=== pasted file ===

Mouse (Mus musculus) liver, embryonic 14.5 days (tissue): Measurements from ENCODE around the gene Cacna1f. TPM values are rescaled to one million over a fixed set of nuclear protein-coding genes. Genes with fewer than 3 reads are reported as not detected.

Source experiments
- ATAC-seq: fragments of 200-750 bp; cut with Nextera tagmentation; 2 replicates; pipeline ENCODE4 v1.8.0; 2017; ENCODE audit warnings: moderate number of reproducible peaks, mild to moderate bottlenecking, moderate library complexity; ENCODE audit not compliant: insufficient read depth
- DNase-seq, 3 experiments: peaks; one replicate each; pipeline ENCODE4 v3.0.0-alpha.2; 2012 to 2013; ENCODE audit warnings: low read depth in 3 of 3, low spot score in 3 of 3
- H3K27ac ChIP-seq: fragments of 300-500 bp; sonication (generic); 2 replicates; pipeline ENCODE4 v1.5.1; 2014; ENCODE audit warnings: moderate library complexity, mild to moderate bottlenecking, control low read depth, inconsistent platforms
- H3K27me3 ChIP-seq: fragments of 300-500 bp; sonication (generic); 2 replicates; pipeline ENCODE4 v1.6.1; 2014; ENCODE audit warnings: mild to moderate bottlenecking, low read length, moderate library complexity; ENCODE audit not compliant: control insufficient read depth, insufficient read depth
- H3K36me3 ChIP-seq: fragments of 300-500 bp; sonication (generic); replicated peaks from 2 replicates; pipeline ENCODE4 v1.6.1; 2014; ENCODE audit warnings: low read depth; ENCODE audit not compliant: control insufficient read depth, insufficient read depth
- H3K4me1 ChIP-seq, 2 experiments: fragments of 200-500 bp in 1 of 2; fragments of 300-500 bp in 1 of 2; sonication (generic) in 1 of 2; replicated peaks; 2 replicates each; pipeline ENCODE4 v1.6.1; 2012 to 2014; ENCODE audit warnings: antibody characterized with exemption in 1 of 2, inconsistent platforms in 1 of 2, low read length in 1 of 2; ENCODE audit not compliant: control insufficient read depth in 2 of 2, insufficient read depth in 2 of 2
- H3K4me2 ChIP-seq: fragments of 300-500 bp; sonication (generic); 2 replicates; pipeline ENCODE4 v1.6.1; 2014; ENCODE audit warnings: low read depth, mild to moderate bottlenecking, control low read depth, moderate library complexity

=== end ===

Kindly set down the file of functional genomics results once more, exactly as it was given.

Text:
Mouse (Mus musculus) liver, embryonic 14.5 days (tissue): Measurements from ENCODE around the gene Cacna1f. TPM values are rescaled to one million over a fixed set of nuclear protein-coding genes. Genes with fewer than 3 reads are reported as not detected.

Source experiments
- ATAC-seq: fragments of 200-750 bp; cut with Nextera tagmentation; 2 replicates; pipeline ENCODE4 v1.8.0; 2017; ENCODE audit warnings: moderate number of reproducible peaks, mild to moderate bottlenecking, moderate library complexity; ENCODE audit not compliant: insufficient read depth
- DNase-seq, 3 experiments: peaks; one replicate each; pipeline ENCODE4 v3.0.0-alpha.2; 2012 to 2013; ENCODE audit warnings: low read depth in 3 of 3, low spot score in 3 of 3
- H3K27ac ChIP-seq: fragments of 300-500 bp; sonication (generic); 2 replicates; pipeline ENCODE4 v1.5.1; 2014; ENCODE audit warnings: moderate library complexity, mild to moderate bottlenecking, control low read depth, inconsistent platforms
- H3K27me3 ChIP-seq: fragments of 300-500 bp; sonication (generic); 2 replicates; pipeline ENCODE4 v1.6.1; 2014; ENCODE audit warnings: mild to moderate bottlenecking, low read length, moderate library complexity; ENCODE audit not compliant: control insufficient read depth, insufficient read depth
- H3K36me3 ChIP-seq: fragments of 300-500 bp; sonication (generic); replicated peaks from 2 replicates; pipeline ENCODE4 v1.6.1; 2014; ENCODE audit warnings: low read depth; ENCODE audit not compliant: control insufficient read depth, insufficient read depth
- H3K4me1 ChIP-seq, 2 experiments: fragments of 200-500 bp in 1 of 2; fragments of 300-500 bp in 1 of 2; sonication (generic) in 1 of 2; replicated peaks; 2 replicates each; pipeline ENCODE4 v1.6.1; 2012 to 2014; ENCODE audit warnings: antibody characterized with exemption in 1 of 2, inconsistent platforms in 1 of 2, low read length in 1 of 2; ENCODE audit not compliant: control insufficient read depth in 2 of 2, insufficient read depth in 2 of 2
- H3K4me2 ChIP-seq: fragments of 300-500 bp; sonication (generic); 2 replicates; pipeline ENCODE4 v1.6.1; 2014; ENCODE audit warnings: low read depth, mild to moderate bottlenecking, control low read depth, moderate library complexity